There are other aspects of the market that could never be celebrated in such rankings. The mobile market as we know it, while officially begun with the launch of the App Store in 2008, has transformed into the largest segment of the entire games industry over the past ten years, driven by free-to-play titles that work their way into their players' daily schedules (as opposed to being entertainment enjoyed as and when people have time to sit down to their console or PC). Pokémon Go and Candy Crush are nowhere to be seen.

And there have been attempts at innovative new game types in the past decade. We've seen the emergence of virtual reality which, while a niche market, is creating a gaming experience unlike anything seen in the past. At retail, there was the rise and fall of the toys-to-life genre with Skylanders and Disney Infinity. While neither brand managed to rank highly in the charts, they both created fresh demand for the industry -- something Nintendo tapped into as it followed up with its lucrative Amiibo series.

But, for a myriad of reasons, these innovations just haven't sold well enough to unseat the long-running super franchises. So we're left with two top tens that show the traditional market of retail, consoles and PC are still largely dominated by a handful of franchises. That the most successful publishers in this space shift more boxes by polishing what has come before rather than trying something new. And perhaps that console players are just as risk averse as the AAA publishers coveting their hard-earned cash.

As we look forward to the next decade, of the rise of cloud gaming and the ongoing shift to digital, we can only hope that the traditional console and PC space explores new ideas and finds other ways to resonate with people, rather than retreading the same old ground. We can hope that the audience for these platforms (the ones that dictate this chart) expands to encompass a wider range of tastes and preferences -- people who don't just want to buy the same experience year-in, year-out. We can hope that when non-gamers look at the best-selling titles of the 2020s, they don't assume the only thing gamers want to do is throw themselves into make believe military shootouts.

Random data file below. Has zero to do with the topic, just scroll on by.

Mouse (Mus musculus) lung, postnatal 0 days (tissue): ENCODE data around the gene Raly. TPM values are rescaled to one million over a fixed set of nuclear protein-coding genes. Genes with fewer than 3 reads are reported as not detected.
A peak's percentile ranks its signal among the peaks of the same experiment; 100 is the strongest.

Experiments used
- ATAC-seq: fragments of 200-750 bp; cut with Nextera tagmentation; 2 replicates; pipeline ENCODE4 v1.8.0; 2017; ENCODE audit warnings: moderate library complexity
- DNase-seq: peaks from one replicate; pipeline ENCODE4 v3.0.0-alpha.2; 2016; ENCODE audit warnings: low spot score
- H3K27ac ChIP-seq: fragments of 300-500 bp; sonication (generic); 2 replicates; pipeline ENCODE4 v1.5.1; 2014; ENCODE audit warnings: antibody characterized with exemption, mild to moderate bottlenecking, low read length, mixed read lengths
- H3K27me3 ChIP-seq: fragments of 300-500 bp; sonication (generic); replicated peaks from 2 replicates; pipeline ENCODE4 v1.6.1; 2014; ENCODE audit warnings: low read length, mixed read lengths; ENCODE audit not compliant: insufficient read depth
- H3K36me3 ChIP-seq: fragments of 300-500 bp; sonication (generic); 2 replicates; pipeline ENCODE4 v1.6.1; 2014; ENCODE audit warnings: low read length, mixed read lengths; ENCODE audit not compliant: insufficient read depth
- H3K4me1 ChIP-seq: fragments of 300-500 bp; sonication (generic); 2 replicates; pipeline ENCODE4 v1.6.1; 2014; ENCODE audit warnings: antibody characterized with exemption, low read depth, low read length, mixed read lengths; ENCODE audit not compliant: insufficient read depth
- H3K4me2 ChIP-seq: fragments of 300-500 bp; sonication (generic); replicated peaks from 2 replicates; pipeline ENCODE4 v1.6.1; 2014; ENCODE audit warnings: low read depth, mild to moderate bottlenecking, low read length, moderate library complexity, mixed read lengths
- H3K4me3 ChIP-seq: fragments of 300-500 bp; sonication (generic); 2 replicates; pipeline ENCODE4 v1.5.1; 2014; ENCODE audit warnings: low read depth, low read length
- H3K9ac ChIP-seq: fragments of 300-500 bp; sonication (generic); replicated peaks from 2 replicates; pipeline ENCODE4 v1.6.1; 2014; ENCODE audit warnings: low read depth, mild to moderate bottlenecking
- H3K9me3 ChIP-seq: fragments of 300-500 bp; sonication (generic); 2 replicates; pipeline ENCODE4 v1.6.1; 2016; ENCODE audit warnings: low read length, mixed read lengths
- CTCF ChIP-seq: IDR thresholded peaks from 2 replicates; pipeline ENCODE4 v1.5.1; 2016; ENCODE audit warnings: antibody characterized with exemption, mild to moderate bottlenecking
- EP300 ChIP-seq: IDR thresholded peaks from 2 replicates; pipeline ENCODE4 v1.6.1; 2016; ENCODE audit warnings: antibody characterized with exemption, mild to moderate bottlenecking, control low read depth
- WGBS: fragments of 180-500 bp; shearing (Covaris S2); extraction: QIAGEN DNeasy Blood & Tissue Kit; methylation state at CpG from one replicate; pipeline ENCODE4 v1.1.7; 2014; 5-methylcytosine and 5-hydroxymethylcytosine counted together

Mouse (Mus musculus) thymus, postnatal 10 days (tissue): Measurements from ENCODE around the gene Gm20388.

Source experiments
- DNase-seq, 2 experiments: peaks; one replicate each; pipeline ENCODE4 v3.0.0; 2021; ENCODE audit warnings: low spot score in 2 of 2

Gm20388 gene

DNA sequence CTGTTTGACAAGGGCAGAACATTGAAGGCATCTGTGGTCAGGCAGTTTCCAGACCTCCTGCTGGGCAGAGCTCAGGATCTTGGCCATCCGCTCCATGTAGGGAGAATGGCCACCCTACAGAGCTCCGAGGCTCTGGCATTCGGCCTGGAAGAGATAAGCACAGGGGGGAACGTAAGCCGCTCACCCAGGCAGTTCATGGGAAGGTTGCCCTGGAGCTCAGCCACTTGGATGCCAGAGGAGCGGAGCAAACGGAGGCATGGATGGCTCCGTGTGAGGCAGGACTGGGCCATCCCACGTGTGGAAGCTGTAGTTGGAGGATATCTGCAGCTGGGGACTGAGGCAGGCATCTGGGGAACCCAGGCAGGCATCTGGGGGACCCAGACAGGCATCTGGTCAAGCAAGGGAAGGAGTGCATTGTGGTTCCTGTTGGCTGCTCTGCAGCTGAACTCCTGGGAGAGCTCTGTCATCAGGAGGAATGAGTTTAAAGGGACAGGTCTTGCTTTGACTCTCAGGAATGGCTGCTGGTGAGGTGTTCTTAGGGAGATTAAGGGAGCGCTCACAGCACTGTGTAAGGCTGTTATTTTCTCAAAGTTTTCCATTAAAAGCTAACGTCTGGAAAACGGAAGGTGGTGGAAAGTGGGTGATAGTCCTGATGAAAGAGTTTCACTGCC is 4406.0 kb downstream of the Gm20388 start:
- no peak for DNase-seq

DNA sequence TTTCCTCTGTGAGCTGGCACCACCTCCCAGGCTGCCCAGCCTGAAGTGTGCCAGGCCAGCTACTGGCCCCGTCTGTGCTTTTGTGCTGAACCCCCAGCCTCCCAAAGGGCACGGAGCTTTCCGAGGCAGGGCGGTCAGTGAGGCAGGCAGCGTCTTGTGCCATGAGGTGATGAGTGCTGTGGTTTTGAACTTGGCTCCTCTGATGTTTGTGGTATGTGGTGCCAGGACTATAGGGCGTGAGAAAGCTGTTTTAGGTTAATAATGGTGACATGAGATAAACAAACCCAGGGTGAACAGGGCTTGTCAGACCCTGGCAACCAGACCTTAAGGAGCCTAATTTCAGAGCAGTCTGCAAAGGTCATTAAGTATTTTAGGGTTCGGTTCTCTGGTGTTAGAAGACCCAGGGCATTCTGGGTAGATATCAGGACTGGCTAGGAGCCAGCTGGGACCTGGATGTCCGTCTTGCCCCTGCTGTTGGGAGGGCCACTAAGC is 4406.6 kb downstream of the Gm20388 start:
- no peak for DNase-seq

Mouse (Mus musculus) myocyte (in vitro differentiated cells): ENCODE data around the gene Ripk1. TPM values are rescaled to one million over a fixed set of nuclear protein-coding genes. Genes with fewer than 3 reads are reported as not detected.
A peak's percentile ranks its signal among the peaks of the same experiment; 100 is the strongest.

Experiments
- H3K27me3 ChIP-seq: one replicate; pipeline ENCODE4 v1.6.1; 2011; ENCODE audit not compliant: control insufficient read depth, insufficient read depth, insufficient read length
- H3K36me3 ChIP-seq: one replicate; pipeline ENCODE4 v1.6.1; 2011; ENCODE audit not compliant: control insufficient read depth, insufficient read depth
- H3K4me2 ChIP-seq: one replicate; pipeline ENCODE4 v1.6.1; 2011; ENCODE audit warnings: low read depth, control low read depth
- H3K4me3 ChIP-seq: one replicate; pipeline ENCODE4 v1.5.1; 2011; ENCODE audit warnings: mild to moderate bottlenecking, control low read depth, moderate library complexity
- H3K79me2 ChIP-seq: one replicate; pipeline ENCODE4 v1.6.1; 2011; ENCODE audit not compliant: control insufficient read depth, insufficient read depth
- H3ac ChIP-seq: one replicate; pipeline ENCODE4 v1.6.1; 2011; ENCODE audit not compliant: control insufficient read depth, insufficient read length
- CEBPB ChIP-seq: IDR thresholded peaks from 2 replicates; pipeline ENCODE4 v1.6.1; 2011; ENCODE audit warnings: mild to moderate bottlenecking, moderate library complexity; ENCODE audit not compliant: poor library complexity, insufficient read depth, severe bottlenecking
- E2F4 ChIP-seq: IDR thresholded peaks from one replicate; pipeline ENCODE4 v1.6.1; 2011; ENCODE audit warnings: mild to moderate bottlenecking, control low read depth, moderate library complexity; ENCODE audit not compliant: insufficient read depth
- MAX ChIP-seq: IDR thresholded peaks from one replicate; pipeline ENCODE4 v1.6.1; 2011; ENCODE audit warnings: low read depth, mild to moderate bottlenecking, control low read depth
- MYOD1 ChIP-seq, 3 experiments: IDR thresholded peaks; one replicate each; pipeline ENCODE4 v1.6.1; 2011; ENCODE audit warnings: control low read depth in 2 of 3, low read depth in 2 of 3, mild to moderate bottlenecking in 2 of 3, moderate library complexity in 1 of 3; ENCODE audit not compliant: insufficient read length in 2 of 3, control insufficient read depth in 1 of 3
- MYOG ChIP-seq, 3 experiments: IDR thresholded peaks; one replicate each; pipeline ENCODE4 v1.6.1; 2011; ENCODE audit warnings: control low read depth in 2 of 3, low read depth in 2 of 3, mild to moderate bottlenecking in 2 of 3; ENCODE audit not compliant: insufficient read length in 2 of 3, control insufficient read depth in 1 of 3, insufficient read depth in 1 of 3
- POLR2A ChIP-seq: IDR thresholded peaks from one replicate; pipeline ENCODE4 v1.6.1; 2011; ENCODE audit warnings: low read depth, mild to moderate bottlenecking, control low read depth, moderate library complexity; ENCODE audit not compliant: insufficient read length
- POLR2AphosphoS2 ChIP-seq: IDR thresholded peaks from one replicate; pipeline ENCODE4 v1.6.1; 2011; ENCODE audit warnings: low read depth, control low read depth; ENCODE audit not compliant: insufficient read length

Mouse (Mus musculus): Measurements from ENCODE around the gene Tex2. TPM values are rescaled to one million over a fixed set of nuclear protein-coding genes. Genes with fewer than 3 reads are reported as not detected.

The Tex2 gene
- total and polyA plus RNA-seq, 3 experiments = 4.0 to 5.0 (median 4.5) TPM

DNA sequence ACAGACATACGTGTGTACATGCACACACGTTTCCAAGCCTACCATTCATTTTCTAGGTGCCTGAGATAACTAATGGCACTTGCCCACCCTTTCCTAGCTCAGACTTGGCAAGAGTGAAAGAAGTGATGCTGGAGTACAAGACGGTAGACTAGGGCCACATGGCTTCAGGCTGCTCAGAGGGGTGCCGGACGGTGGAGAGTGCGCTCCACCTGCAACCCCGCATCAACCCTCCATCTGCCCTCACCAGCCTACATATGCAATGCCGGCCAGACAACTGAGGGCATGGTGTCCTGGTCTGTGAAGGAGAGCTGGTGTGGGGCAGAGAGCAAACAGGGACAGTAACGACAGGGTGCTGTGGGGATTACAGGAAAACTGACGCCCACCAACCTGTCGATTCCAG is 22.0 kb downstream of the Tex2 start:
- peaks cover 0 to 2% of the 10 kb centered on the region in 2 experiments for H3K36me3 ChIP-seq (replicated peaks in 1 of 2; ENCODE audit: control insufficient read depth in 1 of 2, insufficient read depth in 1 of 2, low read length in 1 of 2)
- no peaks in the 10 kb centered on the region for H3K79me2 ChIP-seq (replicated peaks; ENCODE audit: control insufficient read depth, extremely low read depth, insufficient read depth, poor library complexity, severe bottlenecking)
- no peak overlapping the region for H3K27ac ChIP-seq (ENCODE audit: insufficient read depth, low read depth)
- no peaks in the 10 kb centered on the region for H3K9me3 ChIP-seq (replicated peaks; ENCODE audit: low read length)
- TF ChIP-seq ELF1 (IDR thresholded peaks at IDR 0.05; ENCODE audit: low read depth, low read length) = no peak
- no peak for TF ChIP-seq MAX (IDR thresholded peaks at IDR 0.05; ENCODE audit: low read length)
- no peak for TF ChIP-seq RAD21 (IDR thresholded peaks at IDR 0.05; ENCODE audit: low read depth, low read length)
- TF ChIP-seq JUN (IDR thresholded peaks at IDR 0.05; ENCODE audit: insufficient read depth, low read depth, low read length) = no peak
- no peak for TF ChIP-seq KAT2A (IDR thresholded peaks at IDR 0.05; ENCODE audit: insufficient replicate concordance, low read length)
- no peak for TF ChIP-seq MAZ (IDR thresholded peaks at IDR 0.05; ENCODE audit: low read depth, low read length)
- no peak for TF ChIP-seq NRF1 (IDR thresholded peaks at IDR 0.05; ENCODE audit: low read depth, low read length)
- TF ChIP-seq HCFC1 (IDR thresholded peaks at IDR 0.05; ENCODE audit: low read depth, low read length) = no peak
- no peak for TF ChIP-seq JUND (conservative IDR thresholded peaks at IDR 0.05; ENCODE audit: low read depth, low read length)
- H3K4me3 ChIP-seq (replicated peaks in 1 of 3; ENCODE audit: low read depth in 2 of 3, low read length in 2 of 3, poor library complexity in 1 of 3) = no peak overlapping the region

And we can hope that someone (anyone) releases something that sells better than Call of Bloody Duty. Please.

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Latest comments (6)

Felix Argyle Programmer & Artist, Satsuma DroidA year ago
Those are based on money made, and the top games obviously have lots of microtransactions. Here's the best selling games in terms of copies sold.

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1. Minecraft
2. GTA V
4. Skyrim
5. Diablo 3
6. Mario Kart 8
7. Terraria
8. MW3
9. Red Dead Redemption 2
10. Black Ops

So this part: "We can hope that when non-gamers look at the best-selling titles of the 2020s, they don't assume the only thing gamers want to do is throw themselves into make believe military shootouts"

Is already obsolete. I hope you change the article a bit.
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Wolfgang Hamann Pres/CEO, Koolhaus GamesA year ago
This article is vastly misleading. If you include all platforms then the top revenue earners are Mario and Pokémon worldwide. The fact that console and PC lack innovation is quite obvious. The costs of developing a triple a console or pc title today rivals top feature films. Not to mention marketing and distribution costs. Not to mention a shrinking user base. The risk, even for the biggest publishers, is enormous. Hence the conservative nature of that segment of the industry. The vast majority of innovation over the past 10 years has been on mobile due to the considerably lower risk and much larger user base. When you look at the last few years, console and PC revenue have been and will be on a continuously downward trend worldwide. Mobile is the dominant platform and will continue to be as only about half the planet of mobile owners have smart mobile devices. That means there’s another approximately 4 billion more mobile users to go before the world is saturated. The future has been and will continue to be mobile both in revenue and innovation.

Edited 2 times. Last edit by Wolfgang Hamann on 21st January 2020 5:59pm

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Felix Argyle Programmer & Artist, Satsuma DroidA year ago
@Wolfgang Hamann: